Redefining Concrete Masonry

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TEK 06-09C



Concrete masonry can make a significant contribution to meeting LEED Green Building certification. Leadership in Energy and Environmental Design (LEED) is a voluntary rating system developed by the United States Green Building Council (USGBC) to evaluate a building’s environmental impact and performance. LEED provides design guidelines and third-party certification for defining what constitutes a “green” building. LEED’s overall goals are to improve: occupant well-being, the environmental impacts and the economic return of new buildings. USGBC offers several green building certification programs, each tailored to a specific market or application.

LEED version 2.2 will remain in effect until LEED 2009 is completed, around September 2009. Once LEED 2009 is active, version 2.2 registered projects can continue to certification as version 2.2 projects. This TEK provides details on LEED for New Construction & Major Renovations 2009 (LEED NC 2009) (ref. 1). Information on LEED NC version 2.2 (ref. 2) is available in TEK 6-9B, Concrete Masonry and the LEED® Program (ref. 3).

The USGBC has incorporated several changes into LEED 2009. These major changes are:

  • Prerequisite and credit harmonization across rating systems (LEED Bookshelf). The intents and requirements for common prerequisites and credits among the various rating systems (i.e., New Construction, Schools, Retail, etc.) have been standardized to minimize differences or contradictions between rating systems. There are still unique prerequisites and credits in each rating system. In addition to harmonization, credit interpretation requests (CIR) that have set precedents or shown a need for clarification have been incorporated.
  • A set schedule for updating the rating systems is being established, similar to building code development schedules.
  • The quantity and distribution among the categories of points was changed to better reduce or improve a buildings environmental impact. These changes are most readily seen in the increase in the total number of points and in the allocation of points in each category. One of the major tools for weighting the categories was TRACI (Tool for the Reduction and Assessment of Chemical and Other Environmental Impacts), established by the EPA.
  • The new Regional Priority category provides an opportunity for a project to achieve credit for addressing regional environmental concerns. The details on this category are still being finalized as the USGBC councils and chapters assemble and submit their requests to the USGBC.
  • LEED NC 2009 is comprised of seven categories each with its own prerequisites and credits. The prerequisites in all categories must be met to earn LEED certification. Using concrete masonry and concrete hardscape products can contribute to certification in the following LEED categories: Sustainable Sites, Energy & Atmosphere, Materials & Resources, Innovation and Design, and possibly Regional Priority*.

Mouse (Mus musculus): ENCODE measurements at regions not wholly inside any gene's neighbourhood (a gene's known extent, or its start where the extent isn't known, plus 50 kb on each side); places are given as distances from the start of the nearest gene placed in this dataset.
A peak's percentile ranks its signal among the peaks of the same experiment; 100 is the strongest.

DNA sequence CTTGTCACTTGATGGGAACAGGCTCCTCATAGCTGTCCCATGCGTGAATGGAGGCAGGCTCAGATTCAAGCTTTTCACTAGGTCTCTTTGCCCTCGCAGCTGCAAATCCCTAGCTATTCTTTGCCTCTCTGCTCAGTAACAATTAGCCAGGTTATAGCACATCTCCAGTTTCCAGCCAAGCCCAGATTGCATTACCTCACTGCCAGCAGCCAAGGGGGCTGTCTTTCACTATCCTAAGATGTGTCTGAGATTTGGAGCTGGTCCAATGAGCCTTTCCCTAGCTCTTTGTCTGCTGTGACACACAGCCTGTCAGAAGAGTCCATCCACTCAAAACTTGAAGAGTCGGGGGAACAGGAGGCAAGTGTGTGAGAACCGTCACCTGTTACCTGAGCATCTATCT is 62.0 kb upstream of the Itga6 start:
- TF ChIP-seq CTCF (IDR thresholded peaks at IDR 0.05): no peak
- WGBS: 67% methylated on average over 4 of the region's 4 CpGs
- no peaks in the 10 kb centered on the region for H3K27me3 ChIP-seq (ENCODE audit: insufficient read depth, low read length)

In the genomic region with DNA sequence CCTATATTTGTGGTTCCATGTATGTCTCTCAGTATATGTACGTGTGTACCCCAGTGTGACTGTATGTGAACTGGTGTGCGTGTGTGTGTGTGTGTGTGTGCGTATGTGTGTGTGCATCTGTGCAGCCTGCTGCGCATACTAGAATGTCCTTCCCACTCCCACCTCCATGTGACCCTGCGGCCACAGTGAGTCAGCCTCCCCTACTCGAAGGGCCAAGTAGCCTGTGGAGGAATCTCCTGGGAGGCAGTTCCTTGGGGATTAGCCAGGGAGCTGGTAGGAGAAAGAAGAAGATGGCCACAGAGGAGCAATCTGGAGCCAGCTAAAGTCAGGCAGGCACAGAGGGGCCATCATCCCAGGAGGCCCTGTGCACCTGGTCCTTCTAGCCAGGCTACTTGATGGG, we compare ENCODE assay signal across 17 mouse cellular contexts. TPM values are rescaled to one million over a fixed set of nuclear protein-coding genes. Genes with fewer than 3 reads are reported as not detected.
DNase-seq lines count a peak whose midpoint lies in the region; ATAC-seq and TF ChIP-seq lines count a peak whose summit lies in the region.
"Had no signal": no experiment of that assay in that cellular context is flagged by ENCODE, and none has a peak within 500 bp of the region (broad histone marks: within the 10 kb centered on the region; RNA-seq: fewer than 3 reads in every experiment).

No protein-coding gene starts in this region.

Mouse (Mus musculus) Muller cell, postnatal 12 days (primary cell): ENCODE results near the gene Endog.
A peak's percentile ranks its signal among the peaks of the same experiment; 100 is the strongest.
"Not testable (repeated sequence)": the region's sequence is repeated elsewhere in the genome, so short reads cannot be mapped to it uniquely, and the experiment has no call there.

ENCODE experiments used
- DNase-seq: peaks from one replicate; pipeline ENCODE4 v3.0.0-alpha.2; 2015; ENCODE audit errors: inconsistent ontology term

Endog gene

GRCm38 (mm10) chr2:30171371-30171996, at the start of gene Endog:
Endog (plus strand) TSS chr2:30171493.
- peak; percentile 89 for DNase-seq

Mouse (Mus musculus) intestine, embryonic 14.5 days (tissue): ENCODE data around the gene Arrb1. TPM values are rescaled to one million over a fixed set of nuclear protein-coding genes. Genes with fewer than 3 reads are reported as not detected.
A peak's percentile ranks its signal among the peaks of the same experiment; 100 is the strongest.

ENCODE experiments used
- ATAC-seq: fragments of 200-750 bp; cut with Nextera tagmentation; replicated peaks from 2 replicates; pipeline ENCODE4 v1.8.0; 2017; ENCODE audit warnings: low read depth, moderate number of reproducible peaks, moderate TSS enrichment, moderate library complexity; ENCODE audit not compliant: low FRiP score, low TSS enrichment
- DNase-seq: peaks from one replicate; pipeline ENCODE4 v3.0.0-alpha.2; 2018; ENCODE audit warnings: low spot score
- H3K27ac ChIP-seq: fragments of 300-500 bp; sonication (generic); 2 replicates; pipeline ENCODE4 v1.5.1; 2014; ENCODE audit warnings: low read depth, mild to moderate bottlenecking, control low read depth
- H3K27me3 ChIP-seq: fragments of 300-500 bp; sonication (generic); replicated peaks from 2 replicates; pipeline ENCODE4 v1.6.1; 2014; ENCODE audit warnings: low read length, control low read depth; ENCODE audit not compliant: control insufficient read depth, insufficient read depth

LEED NC 2009 provides a checklist of mandatory prerequisites as well as voluntary credits in seven basic categories: Sustainable Sites, Water Efficiency, Energy and Atmosphere, Materials and Resources, Indoor Environmental Quality, Innovation and Design Process, and Regional Priority Credits. Projects earn one or more credits by meeting or exceeding a checklist item’s technical requirements. Figure 1 illustrates the categories where concrete masonry products can contribute.

Points for voluntary credits add up to a final score which can earn the building one of four possible levels of certification. As shown in Figure 1, concrete masonry and hardscape products can make a significant contribution to LEED certification. A project must earn at least 40 points for LEED certification. Silver (50 pts), gold (60 pts), and platinum (80 pts) certification levels are also available. There are a total of 110 points available from the seven credit categories.

Figure 1—Potential Concrete Masonry Contribution to LEED NC 2009 Points
  • Criteria for Regional Priority Credits have not yet been established by USGBC at the time of this writing


The following sections briefly describe how concrete masonry and hardscape products can contribute to earning points in each of the LEED credit categories.

Sustainable Site Prerequisite—Construction Activity Pollution Prevention

Reducing pollution due to construction activity is a prerequisite. Pollution includes soil erosion, waterway sedimentation and dust. Articulated concrete block (ACB) and open grid pavers can be used for soil erosion control and dust control. See References 4 and 5 for more information.

Sustainable Site Credit—Development Density

Developing an urban lot in lieu of an undeveloped “greenfield” area can earn a project one point towards certification. Concrete masonry and retaining walls enable designs that take advantage of small, irregularly shaped lots, where access and open area are often at a premium. Concrete masonry, because of its relatively small modular size does not require large equipment for delivery or placement, nor are large staging areas required for construction.